ST. LOUIS (KMOX) – How far would you walk for a complete stranger? For Jim Hickey, a former marine from New Jersey, he’s walking from Wrigley Field to Busch Stadium for a girl from Columbia, Illinois, that he hadn’t even met yet.

Six-year-old Lydia Boyer who was diagnosed last year with brain cancer.

LYDIA’S FUND: GOFUNDME PAGE

“I just thought, this is just another person out there doing something to raise awareness and we’re thankful, and it was just going to stop there. But Jim is a special guy, I’ve come to realize,” says Josh Boyer, Lydia’s dad, who is floored that Jim also contacted KMOX and we in turn contacted the Cardinals.

So last night, Lydia threw out the first pitch before the St. Louis Cardinals game.

lydia for gram 2 Man Walks from Wrigley to Busch for Cancer

Sam Masterson, KMOX

“Now we can do something fun together that she’s going to remember for the rest of her life, and that we’re all going to be able to treasure. That means a lot to us,” Boyer says.

After Jim Hickey watches that first pitch, he’s taking the train to Chicago to begin his walk on Friday, back to St. Louis. He expects to touch Busch Stadium on September 30, wanting to be back before the end of the regular season. He estimates he’ll walk about 17 miles each day.

“Pretty much the whole day is trying not to get hit by cars. I’m aware of what’s around me, I don’t listen to headphones because I want to be aware of every thing that’s going on around me, including dogs coming off of properties, which happens just about every day,” he says, though he’s only been bitten once.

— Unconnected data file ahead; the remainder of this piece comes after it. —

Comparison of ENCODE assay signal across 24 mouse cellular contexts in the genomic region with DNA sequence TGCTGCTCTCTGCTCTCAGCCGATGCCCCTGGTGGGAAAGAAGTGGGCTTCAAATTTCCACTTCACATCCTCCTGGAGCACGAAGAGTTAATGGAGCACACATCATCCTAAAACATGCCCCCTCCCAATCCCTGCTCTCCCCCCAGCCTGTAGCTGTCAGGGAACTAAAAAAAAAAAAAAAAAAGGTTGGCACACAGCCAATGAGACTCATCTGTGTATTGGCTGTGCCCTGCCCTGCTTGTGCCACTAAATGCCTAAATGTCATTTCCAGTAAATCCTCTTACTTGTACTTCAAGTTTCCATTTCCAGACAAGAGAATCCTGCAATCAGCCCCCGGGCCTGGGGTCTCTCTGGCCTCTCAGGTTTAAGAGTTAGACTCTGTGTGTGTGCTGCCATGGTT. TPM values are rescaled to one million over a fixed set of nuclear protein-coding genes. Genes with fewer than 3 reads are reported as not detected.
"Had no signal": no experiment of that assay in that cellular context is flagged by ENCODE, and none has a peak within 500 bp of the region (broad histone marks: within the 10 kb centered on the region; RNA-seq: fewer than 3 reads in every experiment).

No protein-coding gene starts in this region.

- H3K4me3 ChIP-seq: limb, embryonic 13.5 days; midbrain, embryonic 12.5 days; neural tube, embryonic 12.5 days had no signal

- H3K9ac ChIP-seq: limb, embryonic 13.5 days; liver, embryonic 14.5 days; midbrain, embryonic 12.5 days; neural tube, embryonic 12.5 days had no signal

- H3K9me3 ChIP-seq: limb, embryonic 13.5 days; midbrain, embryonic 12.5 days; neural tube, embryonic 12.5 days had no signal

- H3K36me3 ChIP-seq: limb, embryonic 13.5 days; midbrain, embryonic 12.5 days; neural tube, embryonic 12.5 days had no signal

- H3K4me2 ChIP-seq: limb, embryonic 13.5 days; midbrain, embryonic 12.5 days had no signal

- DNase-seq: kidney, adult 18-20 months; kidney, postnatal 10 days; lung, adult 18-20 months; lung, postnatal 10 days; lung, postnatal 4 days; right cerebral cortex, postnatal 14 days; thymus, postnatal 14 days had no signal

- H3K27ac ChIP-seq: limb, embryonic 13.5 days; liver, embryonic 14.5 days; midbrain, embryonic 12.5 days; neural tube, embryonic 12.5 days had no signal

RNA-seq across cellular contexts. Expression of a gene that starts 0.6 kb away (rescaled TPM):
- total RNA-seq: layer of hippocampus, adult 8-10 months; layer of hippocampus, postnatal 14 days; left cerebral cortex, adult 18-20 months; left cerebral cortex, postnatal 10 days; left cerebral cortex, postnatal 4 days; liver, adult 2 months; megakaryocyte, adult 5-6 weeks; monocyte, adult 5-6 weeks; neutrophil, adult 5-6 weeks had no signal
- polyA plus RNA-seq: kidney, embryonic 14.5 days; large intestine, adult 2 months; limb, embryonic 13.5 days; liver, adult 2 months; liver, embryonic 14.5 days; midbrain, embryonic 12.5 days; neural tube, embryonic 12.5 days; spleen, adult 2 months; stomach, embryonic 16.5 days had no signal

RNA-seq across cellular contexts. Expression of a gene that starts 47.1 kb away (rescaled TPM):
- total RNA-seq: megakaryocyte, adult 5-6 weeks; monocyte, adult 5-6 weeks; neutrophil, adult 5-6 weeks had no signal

Hickey says he doesn’t use GPS, only an old fashion paper map.

part0 7 Man Walks from Wrigley to Busch for Cancer

Sam Masterson, KMOX

“When I speak at schools I ask the kids to never give up. If there’s one gift we all have it’s ability to make a difference in someone else’s life,” he says.

Josh Boyer says this is a silver lining for his family. It’s been a difficult year.

“The good news is that the cancer’s gone from her brain. It’s just down to spot on her spine, and that spot’s been remaining stable,” he says.

He and his wife Kayla say even though their journey has been a struggle the last 18 months, but they believe “there’s no such as coincidences with God.” They hope through Lydia’s story, and Hickey’s walk, that at the very least, people will realized how huge a problem childhood cancer is.

Everyday 46 children are diagnosed with cancer, and of those, according to CureSearch.org. Hickey and the Boyer’s hope that more funding can be shifted by the American Cancer Society, to help fight childhood cancer.

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